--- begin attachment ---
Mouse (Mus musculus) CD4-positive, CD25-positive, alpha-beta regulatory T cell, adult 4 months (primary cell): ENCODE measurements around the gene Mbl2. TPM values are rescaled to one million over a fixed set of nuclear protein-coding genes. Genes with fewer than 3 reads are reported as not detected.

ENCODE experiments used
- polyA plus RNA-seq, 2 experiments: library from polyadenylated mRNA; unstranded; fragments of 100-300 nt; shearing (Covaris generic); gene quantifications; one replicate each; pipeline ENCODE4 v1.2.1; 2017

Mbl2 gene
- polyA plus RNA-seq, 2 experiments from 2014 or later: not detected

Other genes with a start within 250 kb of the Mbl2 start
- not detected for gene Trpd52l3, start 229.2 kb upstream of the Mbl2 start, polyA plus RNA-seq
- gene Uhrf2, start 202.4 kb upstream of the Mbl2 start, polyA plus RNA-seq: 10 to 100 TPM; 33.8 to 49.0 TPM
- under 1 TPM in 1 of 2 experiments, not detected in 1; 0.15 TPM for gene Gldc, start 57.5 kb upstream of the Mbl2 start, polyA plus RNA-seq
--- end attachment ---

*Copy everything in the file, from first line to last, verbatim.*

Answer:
Mouse (Mus musculus) CD4-positive, CD25-positive, alpha-beta regulatory T cell, adult 4 months (primary cell): ENCODE measurements around the gene Mbl2. TPM values are rescaled to one million over a fixed set of nuclear protein-coding genes. Genes with fewer than 3 reads are reported as not detected.

ENCODE experiments used
- polyA plus RNA-seq, 2 experiments: library from polyadenylated mRNA; unstranded; fragments of 100-300 nt; shearing (Covaris generic); gene quantifications; one replicate each; pipeline ENCODE4 v1.2.1; 2017

Mbl2 gene
- polyA plus RNA-seq, 2 experiments from 2014 or later: not detected

Other genes with a start within 250 kb of the Mbl2 start
- not detected for gene Trpd52l3, start 229.2 kb upstream of the Mbl2 start, polyA plus RNA-seq
- gene Uhrf2, start 202.4 kb upstream of the Mbl2 start, polyA plus RNA-seq: 10 to 100 TPM; 33.8 to 49.0 TPM
- under 1 TPM in 1 of 2 experiments, not detected in 1; 0.15 TPM for gene Gldc, start 57.5 kb upstream of the Mbl2 start, polyA plus RNA-seq